Roxy vs Australian Quarantine.
Recently you all would have seen/heard the drama that was DeppDog Gate, well this was a very personal and emotional time for me. In 2012, after 2 years living in Canada with Mel & my assistance Dog Roxy, it was time for us to return home as our visas were due to expire, and I had landed a job in Brisbane. As we made our preparations it started to become apparent that we were going to have major issues bringing Roxy back into Australia.
Unfortunately Canada is a rabies carrying country, with many of their wild and feral animals carrying the disease. Australia’s biosecurity and quarantine regulations are extremely strict (and quite rightly so, we have seen the effects of letting in alien species to ruin our environment and agriculture …. cough cough Cane Toad, cough cough Rabbit ….) and bringing any animal into Australia after it has spent a period of time in a country such as Canada requires stringent planning and preparation.
Even though Roxy had, in the lead up to our departure and during our entire stay in Canada, all of her required vaccinations and pills etc, Roxy was not able to re-enter Australia without serving a 180 day quarantine period. This would be served in either a kennel facility in NSW or I could leave her with a host carer in Canada while the 180 day period was over and her blood tests came back clear of any nasties.
So as you could imagine, Roxy being a very important aspect to my independence through her physical assistance she provides as well as the emotional companionship, it was extremely difficult and heart wrenching to believe that internationally accredited, healthy and well trained service animals would not be fast tracked through such an ordeal and not cause an inconvenience to handler and dog. But unfortunately through all my efforts though legal and media resources I was not able to change any current rules or regulations to get my special pup through customs.
For the benefit of Roxy and consistency of work upkeep and having people around, a lovely group of people from Canada Guide Dogs in Toronto looked after her for the 180 day period. It was the best scenario for her with the wonderful Emily Collins & Caleb Gilgan spoiling her rotten, but more importantly, keeping her work skills up while away from me.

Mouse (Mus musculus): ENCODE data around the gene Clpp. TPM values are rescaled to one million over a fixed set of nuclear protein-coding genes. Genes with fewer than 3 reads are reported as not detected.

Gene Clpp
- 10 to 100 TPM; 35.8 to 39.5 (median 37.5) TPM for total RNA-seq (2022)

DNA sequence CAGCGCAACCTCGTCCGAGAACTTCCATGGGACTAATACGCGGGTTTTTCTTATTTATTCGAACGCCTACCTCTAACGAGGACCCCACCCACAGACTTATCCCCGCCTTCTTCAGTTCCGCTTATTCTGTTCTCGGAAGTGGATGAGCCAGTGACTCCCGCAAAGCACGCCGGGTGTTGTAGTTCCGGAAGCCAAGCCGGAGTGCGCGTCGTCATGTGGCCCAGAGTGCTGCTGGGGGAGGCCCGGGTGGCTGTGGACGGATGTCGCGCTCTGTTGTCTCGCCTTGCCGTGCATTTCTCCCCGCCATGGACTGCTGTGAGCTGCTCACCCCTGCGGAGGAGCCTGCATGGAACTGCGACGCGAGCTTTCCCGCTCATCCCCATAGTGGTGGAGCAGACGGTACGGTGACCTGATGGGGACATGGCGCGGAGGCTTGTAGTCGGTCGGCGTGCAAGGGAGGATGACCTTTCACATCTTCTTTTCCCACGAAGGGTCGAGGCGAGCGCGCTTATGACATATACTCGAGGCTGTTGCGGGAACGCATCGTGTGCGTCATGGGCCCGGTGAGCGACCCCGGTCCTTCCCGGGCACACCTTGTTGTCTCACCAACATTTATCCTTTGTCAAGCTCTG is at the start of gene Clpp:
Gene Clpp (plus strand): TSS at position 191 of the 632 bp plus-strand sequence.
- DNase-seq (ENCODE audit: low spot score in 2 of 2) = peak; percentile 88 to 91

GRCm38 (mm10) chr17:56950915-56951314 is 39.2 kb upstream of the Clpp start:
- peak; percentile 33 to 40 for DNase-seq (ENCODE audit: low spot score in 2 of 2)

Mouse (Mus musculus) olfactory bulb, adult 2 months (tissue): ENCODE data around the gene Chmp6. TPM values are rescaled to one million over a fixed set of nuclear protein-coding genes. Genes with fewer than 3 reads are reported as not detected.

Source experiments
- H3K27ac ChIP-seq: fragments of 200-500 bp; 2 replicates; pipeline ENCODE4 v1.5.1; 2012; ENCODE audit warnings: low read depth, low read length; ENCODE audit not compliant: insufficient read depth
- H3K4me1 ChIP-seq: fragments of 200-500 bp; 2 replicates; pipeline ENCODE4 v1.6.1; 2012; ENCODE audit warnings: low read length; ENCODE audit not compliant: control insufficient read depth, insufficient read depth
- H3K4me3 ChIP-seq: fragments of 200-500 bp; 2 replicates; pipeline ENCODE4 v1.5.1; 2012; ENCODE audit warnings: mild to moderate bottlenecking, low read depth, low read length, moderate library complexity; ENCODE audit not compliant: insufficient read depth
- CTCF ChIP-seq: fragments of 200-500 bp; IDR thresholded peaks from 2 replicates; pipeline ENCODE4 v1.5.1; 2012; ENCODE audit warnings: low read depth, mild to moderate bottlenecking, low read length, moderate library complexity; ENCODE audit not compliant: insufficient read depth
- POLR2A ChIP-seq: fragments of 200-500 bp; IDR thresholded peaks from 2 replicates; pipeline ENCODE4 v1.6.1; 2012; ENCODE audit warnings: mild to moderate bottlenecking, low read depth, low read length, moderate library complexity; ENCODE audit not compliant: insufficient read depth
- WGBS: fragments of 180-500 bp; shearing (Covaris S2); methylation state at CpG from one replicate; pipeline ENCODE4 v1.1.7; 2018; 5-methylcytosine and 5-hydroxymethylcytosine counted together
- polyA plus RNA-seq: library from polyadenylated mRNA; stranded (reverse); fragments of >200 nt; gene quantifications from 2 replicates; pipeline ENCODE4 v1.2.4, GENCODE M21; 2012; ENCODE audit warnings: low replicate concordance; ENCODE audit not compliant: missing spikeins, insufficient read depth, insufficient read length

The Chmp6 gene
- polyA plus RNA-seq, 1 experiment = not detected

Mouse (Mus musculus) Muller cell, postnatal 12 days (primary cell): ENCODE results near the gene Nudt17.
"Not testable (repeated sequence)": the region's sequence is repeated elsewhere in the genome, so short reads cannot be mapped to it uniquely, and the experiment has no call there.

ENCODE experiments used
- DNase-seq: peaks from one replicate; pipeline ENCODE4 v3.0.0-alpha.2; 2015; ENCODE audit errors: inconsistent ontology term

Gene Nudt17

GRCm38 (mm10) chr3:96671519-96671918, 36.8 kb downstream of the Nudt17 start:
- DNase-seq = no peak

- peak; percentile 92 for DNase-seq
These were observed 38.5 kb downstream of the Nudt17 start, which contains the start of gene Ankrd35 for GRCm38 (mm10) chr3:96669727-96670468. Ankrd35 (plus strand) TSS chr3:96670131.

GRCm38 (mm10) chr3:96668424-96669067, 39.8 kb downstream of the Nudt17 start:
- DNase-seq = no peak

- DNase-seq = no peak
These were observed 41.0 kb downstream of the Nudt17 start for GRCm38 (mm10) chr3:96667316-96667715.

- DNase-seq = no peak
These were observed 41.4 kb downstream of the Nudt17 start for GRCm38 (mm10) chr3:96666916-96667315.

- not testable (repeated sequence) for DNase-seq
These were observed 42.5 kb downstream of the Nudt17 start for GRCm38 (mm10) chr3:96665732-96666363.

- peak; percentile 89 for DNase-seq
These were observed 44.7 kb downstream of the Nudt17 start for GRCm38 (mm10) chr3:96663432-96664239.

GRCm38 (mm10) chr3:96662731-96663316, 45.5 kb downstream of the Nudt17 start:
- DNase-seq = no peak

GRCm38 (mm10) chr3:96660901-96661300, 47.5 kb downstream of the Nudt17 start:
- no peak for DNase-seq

On the other side of the globe, I instantly became less independent. I received my first Assistance Dog 3 months after I completed rehabilitation after my accident 16 years ago. So up until this point, I had only spent a short amount of time as a disabled person without the 24 hour by my side physical assistance of a specially trained dog. This was a nightmare both physically and mentally. I missed all of the day-to-day tasks she helped me with & I missed her companionship. It was the toughest 6 months. It was also extremely hard on my family & friends. They all had to up their efforts to assist me. Financially it cost me too. I had to acquire more support worker hours and I estimated this to be roughly $15,000 over the 6 months to be with me more throughout the day to fill the void left by not having Roxy. That’s nearly 2/3 of the cost to train an Assistance Dog that will work 24 hours a day, 7 days a week for 10 years or so!
Well, suffice to say the 6 month reunion with my Roxy was epic. I very tired but excited Roxy arrived in a animal crate, was given a 5 minute look over by a certified Government vet and handed back over to me. She had to spend 10 days doing in-home quarantine. I wasn’t able to take her out in the public and I was told that Quarantine officials would make a random visit to check this was being adhered to (no such visit occurred).
This whole process is extremely exhausting, costly and inefficient and needs change. Once again though, I completely support the effort we must all make to keep our eco-environment safe a free of any disease that could harm our country. But not at the expense of ones independence.
See Roxy’s homecoming here: YouTube